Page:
My young friend from Arizona was not happy. He had served in Iraq and learned to hate haboobs. The silly sounding name meant huge storms of blinding sand and choking dust.
These huge storms of sand blasted equipment and endangered even the most advanced helicopters. It was a relief to finish his hitch and return home to Phoenix. Then, on July 6, a haboob followed him and attacked Arizona.
Tucson thunderstorms producing Phoenix dust storms
Source: National Weather Service—Phoenix Office
Haboob is the Arabic word for "strong wind” or “phenomenon” and what a phenomenon it is. What hit Phoenix was a mile high and 100 miles wide. Winds 30 to 50 MPH, with gusts of 70 MPH slammed the hapless city. There was zero visibility. Trees were uprooted, power lines came down and cars were sandblasted. Airplanes huddled on the tarmac, unable to fly. Arizonans are tough—they are used to at least three dust storms a year. But a haboob is a dust storm on steroids and this one left the city of Phoenix dazed.
Haboobs are not all bad news however. They are usually a signal that rain is nearby. In desert areas they are caused by thunderstorms. When a thunderstorm is building, winds blow from all directions into the thunderstorm. Then, when the storm collapses and begins to rain, the wind directions reverse, gusting outward from the storm. In Arizona, strong thunderstorms developed in Tucson on July 5, 2011. They produced heavy rain and blasting winds that raced northwest. By time the winds reached Phoenix, they had produced a towering wall of dust that buried the city. Then came the rain – but since we are talking about a city in the desert—it was only 0.04 inches. Most people, still reeling from the haboob, didn’t notice.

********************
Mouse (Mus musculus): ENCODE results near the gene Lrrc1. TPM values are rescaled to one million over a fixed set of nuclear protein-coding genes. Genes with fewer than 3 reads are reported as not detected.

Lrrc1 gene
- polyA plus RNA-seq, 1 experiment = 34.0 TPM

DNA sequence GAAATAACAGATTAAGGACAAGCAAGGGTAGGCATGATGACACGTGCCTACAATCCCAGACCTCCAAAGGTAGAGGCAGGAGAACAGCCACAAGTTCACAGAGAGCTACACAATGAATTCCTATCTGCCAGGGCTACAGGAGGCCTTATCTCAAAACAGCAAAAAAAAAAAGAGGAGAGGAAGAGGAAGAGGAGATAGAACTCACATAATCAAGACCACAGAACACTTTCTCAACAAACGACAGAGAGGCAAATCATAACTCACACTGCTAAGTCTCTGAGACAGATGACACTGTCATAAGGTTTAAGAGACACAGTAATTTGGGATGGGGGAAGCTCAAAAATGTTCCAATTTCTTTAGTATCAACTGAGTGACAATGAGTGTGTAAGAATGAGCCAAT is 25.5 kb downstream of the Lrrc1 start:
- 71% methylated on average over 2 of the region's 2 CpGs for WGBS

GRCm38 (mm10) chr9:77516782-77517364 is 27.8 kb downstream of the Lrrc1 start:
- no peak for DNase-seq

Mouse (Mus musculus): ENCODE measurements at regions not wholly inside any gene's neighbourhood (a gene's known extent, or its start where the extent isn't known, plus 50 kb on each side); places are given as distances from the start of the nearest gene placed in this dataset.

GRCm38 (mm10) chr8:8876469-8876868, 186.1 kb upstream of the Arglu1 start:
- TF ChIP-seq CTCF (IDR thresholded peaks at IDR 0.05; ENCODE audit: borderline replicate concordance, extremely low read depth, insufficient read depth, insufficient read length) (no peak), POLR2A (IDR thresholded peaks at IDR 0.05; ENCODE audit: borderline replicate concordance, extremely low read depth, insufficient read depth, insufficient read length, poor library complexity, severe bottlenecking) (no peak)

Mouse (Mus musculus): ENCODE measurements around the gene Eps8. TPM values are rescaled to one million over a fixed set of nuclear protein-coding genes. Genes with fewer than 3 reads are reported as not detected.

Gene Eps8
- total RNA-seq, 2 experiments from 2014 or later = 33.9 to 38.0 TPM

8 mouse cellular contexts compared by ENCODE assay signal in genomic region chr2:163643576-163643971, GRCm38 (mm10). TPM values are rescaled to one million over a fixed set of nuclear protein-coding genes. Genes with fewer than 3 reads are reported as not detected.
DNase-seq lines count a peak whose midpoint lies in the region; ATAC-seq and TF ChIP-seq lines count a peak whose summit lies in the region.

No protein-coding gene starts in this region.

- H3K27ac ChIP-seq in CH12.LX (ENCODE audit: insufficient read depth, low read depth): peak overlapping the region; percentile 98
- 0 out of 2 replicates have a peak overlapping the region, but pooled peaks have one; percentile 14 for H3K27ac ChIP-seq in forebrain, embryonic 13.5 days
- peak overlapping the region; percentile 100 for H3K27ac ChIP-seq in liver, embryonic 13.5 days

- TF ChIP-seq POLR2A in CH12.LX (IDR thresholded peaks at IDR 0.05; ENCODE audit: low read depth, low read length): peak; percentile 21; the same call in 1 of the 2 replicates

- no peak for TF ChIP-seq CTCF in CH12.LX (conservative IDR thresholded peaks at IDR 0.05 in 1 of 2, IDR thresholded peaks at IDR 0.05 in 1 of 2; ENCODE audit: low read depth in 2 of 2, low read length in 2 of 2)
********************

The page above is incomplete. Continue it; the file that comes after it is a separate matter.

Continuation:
There is one more bit of news about haboobs. They are frequently the result of the northward summer shift of the inter-tropical front. In layman’s terms – they are a sign that the wet season of the monsoon is coming!
Haboobs also hit Texas and New Mexico
Source: National Weather Service—Norman, Oklahoma Office
This doesn’t mean the end of haboobs. They can be found in the dry and dusty places throughout the world—the Sahara Desert, Iraq, the Arabian Peninsula and, closer to home, New Mexico and Texas.
For 45 minutes, Phoenix was devoured by a giant storm. Then, like all storms, it blew away and people cleaned everything up again. And my young friend—he is currently working on a sun tan under Arizona’s sunny skies.
Evelyn Browning Garriss, historical climatologist, is a longtime writer for The Old Farmer's Almanac. She is also editor of The Browning World Climate Bulletin  and has advised farmers, businesses, and investors worldwide on upcoming climate events and their economic and social impact for the past 21 years.